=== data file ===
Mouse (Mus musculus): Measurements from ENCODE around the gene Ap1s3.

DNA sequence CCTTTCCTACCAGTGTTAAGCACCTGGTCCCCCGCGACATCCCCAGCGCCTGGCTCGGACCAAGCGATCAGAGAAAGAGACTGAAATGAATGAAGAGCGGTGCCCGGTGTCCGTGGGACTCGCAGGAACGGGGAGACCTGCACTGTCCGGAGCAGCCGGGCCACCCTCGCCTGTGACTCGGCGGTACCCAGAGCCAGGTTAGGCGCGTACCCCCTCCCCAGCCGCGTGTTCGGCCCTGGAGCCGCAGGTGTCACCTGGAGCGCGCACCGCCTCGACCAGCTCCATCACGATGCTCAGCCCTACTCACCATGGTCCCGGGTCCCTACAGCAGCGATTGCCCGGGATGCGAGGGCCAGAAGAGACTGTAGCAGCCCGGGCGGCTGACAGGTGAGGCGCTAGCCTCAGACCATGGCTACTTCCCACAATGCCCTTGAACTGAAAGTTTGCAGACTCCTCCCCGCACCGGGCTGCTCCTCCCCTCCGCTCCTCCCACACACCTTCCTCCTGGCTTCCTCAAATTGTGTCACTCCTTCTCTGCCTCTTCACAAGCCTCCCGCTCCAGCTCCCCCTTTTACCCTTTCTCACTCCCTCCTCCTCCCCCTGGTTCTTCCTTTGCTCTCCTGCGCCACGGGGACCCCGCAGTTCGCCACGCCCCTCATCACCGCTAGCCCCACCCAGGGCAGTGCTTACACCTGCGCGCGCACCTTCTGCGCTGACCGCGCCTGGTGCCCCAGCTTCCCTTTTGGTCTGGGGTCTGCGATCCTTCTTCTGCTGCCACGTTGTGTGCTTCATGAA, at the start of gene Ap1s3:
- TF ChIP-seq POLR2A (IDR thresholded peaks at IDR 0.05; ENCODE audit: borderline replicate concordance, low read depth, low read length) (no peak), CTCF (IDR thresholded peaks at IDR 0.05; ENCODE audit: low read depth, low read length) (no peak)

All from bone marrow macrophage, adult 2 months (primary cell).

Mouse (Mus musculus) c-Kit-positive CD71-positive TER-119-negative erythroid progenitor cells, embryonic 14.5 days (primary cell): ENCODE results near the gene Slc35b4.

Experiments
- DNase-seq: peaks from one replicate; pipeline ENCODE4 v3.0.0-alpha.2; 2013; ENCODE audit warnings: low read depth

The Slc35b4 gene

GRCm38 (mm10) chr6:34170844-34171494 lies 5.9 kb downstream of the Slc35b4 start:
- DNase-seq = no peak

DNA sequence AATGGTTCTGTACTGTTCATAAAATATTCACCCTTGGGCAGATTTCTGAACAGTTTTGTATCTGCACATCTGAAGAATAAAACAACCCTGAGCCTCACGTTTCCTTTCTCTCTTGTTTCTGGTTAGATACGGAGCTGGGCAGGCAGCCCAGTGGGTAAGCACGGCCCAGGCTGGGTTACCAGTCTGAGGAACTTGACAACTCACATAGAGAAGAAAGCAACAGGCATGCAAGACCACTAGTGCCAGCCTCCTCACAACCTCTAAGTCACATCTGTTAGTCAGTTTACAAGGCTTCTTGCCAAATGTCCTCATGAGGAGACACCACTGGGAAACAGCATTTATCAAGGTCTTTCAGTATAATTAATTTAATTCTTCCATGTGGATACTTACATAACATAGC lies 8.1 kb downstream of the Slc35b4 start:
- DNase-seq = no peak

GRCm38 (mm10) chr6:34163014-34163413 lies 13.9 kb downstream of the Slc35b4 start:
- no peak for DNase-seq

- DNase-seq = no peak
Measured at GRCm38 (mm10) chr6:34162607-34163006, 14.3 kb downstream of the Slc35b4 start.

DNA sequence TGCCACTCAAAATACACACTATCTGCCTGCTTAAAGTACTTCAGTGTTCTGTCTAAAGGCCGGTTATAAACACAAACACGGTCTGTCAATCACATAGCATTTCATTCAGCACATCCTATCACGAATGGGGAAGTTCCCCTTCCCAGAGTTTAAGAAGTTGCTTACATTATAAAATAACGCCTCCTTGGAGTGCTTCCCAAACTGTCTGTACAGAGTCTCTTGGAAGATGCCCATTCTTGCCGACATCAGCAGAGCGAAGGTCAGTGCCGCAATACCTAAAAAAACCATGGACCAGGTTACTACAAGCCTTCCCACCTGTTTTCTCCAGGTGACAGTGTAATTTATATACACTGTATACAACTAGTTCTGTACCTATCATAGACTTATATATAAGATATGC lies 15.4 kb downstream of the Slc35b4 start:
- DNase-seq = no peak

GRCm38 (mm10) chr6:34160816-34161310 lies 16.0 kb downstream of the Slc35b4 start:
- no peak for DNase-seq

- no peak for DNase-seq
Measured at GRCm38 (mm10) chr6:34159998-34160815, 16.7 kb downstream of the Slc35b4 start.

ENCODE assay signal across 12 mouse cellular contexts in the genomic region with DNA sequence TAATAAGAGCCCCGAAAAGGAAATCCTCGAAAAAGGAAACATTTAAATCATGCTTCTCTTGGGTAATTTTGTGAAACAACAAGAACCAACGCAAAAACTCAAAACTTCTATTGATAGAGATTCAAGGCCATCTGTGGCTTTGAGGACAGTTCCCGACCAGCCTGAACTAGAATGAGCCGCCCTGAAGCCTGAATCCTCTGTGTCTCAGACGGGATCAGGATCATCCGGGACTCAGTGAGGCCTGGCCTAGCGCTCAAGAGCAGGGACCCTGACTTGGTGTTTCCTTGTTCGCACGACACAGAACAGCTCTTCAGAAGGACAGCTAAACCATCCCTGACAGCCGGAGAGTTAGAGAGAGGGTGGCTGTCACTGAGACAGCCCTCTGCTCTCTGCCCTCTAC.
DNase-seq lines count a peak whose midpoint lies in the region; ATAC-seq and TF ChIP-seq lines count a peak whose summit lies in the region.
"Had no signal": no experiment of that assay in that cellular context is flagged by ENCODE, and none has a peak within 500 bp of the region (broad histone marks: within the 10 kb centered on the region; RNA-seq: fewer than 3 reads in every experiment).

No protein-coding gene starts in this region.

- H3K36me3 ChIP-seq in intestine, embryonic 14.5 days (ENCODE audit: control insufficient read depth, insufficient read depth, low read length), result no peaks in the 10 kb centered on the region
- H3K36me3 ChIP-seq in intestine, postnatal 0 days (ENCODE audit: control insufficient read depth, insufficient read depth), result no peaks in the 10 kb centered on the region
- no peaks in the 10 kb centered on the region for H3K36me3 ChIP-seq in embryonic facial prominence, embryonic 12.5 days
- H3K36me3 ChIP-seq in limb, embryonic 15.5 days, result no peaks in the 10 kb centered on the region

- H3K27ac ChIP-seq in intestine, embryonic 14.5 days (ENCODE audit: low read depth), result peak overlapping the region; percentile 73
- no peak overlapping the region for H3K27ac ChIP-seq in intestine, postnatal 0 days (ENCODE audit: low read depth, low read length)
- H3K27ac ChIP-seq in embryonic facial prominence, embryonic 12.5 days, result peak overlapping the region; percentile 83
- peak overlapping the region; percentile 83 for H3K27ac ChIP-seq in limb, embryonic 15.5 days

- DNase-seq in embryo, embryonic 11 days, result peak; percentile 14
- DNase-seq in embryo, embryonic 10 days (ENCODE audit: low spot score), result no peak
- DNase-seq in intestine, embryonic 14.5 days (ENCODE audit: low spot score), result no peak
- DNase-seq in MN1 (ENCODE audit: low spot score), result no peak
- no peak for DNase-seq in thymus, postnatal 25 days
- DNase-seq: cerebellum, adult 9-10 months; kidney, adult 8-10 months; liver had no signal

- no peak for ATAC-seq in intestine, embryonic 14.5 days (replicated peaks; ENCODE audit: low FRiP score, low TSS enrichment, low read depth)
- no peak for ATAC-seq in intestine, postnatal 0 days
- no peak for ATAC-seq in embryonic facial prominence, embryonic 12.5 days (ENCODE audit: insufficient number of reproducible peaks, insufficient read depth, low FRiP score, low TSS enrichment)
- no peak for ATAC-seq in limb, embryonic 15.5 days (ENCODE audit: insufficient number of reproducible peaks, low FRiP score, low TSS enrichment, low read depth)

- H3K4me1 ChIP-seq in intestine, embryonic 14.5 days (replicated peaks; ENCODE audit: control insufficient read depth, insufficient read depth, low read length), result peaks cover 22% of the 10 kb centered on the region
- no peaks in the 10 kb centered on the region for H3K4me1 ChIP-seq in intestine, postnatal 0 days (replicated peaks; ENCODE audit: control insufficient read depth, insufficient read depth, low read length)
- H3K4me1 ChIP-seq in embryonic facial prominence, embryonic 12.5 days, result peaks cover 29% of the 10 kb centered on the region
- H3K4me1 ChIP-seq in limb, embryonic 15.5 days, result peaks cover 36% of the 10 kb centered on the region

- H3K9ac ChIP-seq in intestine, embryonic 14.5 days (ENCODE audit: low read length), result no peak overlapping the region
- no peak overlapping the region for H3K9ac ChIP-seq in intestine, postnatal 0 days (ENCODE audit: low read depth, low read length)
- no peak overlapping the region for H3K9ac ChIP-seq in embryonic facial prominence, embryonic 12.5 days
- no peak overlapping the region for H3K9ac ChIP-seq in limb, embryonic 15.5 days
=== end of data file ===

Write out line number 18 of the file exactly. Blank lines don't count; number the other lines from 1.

- DNase-seq = no peak